Identification, Images, & Information
For Insects, Spiders & Their Kin
For the United States & Canada
Clickable Guide
Moths Butterflies Flies Caterpillars Flies Dragonflies Flies Mantids Cockroaches Bees and Wasps Walkingsticks Earwigs Ants Termites Hoppers and Kin Hoppers and Kin Beetles True Bugs Fleas Grasshoppers and Kin Ticks Spiders Scorpions Centipedes Millipedes


TaxonomyBrowse
Info
ImagesLinksBooksData

Species Archiearis infans - The Infant - Hodges#6256

The Infant - Archiearis infans The Infant - Archiearis infans Butterfly - Archiearis infans small butterfly - Archiearis infans Catocala species? - Archiearis infans early flier - Archiearis infans The Infant - Hodges#6256 - Archiearis infans The Infant 6256 - Archiearis infans
Show images of: caterpillars · adults · both
Classification
Kingdom Animalia (Animals)
Phylum Arthropoda (Arthropods)
Subphylum Hexapoda (Hexapods)
Class Insecta (Insects)
Order Lepidoptera (Butterflies and Moths)
No Taxon (Moths)
Superfamily Geometroidea
Family Geometridae (Geometrid Moths)
Subfamily Archiearinae
Genus Archiearis
Species infans (The Infant - Hodges#6256)
Hodges Number
6256
Other Common Names
First-born Geometer
Synonyms and other taxonomic changes
Archiearis infans (Möschler, 1862)
Brephos infans Möschler, 1862
Explanation of Names
INFANS: a Latin word meaning "an infant"; refers to the adult's early emergence from a pupa in the spring, and is the basis for the common names The Infant and First-born Geometer
Numbers
The only species in this genus in North America.
Size
Wingspan 30-33 mm.
Identification
Adult: forewing mottled brown with prominent white AM and PM patch at costa; AM patch sometimes extends as a band to anal margin; hindwing bright orange with variably developed black median and marginal bands; black patch extends from wing base to median area below discal cell; sexes similar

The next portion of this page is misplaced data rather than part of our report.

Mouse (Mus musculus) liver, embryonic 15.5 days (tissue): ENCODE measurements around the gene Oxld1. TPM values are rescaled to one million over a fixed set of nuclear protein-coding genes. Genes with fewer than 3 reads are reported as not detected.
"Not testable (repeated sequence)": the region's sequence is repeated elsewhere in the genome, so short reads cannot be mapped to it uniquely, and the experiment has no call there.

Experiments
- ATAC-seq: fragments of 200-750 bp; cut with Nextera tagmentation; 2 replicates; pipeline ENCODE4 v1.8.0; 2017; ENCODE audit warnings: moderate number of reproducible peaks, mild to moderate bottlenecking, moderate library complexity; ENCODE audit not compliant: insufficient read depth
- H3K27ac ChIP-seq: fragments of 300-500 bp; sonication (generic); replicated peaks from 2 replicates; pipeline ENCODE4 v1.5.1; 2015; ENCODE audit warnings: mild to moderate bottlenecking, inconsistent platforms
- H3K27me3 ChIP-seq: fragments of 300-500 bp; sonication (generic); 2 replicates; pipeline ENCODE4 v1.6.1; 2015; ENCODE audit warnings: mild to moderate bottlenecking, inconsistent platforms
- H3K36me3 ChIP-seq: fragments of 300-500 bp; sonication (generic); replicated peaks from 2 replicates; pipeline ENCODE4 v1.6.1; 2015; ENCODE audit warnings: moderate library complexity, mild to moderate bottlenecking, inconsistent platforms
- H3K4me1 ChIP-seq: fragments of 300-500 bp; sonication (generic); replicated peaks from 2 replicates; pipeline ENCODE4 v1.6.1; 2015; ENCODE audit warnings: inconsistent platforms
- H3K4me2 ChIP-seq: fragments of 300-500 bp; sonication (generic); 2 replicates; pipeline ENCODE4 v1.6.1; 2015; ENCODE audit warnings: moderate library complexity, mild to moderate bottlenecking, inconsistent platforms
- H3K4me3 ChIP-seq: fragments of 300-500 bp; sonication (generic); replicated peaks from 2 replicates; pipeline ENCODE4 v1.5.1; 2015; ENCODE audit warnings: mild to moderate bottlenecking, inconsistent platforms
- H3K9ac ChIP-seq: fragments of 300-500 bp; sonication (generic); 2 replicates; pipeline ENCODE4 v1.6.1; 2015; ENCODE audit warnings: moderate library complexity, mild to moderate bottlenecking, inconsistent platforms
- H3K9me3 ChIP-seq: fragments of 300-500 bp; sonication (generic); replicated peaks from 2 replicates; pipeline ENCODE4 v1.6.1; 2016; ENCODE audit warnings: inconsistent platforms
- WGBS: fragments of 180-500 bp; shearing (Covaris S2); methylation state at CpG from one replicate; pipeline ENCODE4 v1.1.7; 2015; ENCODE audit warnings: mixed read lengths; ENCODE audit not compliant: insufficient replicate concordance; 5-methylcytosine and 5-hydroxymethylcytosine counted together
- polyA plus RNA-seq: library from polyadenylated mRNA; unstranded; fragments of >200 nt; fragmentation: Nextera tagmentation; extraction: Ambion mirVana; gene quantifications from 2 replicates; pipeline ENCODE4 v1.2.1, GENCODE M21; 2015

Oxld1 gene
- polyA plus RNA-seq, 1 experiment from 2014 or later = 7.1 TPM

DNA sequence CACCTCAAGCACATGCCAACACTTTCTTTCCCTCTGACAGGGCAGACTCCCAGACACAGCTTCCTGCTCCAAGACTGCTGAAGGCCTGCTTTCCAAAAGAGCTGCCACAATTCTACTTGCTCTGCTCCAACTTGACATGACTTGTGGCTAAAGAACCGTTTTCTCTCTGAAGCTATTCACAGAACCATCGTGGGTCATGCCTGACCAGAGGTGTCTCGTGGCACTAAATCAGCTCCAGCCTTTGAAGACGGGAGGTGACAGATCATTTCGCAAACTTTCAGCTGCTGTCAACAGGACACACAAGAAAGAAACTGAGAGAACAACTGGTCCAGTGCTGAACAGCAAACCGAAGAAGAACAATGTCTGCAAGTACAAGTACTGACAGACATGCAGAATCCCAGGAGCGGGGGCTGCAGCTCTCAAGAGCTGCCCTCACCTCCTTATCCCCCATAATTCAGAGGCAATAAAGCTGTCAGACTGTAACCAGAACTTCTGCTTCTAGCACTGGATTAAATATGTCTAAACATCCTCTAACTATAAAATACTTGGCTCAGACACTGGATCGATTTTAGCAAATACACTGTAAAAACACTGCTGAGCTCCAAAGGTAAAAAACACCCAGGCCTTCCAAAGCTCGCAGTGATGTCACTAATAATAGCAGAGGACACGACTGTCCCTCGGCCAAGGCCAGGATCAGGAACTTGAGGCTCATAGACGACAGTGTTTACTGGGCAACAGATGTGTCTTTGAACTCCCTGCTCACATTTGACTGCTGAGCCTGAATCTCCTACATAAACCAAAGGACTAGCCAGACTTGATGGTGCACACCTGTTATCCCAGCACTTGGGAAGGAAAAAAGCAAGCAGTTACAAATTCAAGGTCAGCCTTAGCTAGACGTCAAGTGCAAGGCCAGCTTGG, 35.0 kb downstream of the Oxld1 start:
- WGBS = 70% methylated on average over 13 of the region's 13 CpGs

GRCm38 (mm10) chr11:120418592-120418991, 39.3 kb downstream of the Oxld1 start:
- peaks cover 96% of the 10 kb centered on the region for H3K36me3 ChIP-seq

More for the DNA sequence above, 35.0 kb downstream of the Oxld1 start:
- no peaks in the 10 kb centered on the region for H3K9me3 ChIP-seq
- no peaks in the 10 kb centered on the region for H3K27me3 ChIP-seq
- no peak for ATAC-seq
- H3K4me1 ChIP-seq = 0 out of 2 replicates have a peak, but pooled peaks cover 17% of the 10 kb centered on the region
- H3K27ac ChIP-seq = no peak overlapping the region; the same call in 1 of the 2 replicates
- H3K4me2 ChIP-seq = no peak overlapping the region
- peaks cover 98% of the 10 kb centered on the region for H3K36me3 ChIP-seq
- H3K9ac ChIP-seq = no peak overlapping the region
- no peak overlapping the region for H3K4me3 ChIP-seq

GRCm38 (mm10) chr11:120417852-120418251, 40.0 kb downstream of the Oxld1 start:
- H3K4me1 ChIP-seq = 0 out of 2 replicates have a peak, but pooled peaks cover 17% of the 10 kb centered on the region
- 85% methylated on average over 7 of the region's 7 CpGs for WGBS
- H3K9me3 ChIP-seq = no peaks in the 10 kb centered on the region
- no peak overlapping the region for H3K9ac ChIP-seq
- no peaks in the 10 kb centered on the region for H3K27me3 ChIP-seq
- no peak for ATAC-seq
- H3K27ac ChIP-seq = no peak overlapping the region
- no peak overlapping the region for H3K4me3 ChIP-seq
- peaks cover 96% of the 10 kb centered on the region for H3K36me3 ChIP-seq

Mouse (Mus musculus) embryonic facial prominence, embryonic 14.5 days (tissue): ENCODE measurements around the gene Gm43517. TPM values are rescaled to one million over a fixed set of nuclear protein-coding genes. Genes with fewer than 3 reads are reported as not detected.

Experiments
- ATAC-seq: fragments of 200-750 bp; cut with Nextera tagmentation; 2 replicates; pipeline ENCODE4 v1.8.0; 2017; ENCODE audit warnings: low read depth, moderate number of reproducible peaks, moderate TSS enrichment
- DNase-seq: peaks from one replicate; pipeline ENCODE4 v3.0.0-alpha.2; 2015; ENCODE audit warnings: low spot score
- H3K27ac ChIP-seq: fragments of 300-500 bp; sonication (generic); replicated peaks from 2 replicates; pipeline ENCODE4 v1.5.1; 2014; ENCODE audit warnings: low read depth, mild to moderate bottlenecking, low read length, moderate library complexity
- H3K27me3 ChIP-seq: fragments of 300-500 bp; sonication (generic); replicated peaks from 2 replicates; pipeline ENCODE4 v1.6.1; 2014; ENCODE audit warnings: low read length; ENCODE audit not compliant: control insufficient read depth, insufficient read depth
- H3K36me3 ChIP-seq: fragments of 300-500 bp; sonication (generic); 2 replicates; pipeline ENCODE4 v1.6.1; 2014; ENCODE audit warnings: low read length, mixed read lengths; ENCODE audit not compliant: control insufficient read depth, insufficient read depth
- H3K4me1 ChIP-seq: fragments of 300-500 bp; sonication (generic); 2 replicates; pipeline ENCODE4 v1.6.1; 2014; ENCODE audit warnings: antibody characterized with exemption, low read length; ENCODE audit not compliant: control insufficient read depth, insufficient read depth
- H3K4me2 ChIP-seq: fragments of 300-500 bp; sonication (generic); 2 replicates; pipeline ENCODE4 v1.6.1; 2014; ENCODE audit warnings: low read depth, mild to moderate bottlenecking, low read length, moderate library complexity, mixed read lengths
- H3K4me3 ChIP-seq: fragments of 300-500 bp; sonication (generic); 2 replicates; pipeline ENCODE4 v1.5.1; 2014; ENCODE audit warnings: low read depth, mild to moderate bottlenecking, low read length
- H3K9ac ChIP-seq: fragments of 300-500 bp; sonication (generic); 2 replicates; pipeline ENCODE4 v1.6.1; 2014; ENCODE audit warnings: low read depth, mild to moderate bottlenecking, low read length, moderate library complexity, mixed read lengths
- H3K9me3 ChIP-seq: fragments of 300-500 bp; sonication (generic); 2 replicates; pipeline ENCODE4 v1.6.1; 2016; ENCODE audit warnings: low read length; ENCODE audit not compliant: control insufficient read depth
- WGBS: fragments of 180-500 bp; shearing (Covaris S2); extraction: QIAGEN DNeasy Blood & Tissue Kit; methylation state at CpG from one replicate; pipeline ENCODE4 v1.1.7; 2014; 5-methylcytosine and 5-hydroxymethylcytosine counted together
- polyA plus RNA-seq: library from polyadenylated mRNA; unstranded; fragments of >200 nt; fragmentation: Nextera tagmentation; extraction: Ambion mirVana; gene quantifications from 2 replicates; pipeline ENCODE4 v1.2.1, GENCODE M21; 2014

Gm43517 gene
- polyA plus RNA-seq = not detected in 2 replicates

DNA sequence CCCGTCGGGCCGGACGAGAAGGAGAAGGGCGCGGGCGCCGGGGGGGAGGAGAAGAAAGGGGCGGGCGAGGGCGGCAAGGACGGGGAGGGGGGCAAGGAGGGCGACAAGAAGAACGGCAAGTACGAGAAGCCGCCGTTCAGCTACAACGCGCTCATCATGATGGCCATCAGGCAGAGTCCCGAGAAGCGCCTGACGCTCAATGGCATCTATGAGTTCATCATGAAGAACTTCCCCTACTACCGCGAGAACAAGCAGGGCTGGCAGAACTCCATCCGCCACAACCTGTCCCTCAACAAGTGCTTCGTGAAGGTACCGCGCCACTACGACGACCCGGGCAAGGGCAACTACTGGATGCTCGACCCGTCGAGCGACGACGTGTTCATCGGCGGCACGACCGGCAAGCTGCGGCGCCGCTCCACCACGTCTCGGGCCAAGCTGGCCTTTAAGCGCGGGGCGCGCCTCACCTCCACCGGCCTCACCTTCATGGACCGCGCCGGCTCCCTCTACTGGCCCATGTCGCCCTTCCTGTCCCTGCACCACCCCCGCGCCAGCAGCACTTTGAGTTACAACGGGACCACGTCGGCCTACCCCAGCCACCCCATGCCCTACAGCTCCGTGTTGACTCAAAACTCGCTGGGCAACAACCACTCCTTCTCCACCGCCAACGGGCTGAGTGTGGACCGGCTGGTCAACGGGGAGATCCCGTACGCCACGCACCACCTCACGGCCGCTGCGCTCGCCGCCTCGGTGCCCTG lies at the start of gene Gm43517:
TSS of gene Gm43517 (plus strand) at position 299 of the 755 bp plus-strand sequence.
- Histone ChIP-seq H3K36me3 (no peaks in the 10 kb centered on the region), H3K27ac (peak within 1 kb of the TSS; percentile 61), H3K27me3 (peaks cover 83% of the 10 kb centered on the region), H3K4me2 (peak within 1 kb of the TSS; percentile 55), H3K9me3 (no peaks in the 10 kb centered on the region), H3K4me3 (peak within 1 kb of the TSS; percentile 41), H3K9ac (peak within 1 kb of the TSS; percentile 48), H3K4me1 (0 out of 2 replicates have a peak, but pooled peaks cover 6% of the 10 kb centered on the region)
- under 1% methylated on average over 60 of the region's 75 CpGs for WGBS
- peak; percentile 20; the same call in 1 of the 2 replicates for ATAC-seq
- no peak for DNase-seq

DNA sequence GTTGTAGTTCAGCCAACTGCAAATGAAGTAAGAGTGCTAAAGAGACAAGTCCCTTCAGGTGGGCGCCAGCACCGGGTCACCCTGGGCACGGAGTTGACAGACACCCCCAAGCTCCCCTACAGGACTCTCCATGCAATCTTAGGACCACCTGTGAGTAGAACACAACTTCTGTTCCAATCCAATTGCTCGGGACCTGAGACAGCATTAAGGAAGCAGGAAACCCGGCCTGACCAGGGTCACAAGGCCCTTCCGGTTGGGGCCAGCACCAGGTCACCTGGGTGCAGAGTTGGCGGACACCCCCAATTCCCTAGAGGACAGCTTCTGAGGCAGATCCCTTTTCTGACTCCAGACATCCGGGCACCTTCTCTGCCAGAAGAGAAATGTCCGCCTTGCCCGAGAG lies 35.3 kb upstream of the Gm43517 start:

subspecies A. i. oregonensis, described from Port Orford, Oregon, is larger, paler, and occurs from southern BC to California.
Range
Alaska to Newfoundland, plus northern United States, south in the east to New Jersey, south in the west to California.
Habitat
Open wooded areas containing birch and alder.
Season
The main flight period is March to May but have been recorded through July.
Food
The larvae feed on leaves of birch, alder, poplar, willow; larvae that hatch before leaves are available in early spring may feed on flower catkins of the host tree.
Life Cycle
One generation per year; overwinters as a pupa.
Remarks
Adults may be seen flying in open woodlands on warm sunny days in early spring. They are fast fliers and normally difficult to capture, but occasionally sip moisture from damp sand or mud puddles; Song Sparrows have been observed to take advantage of this behavior to prey on the moths (Newman & Donahue 1967).
See Also
In the far west, superficially similar to Dasyfidonia avuncularia, which has two well-defined continous black bands across hindwing, not patchy and broken as in A. infans
Print References
Powell, J.A. & P.A. Opler, 2009. Moths of Western North America. University of California Press, p. 204.; pl. 27, fig. 15. (1)
Internet References
pinned adult image plus description, habitat, distribution, foodplants, biology, flight season, and common name references (G.G. Anweiler, U. of Alberta)
live adult image (Cindy Mead, Michigan)
presence in California; list (U. of California at Berkeley)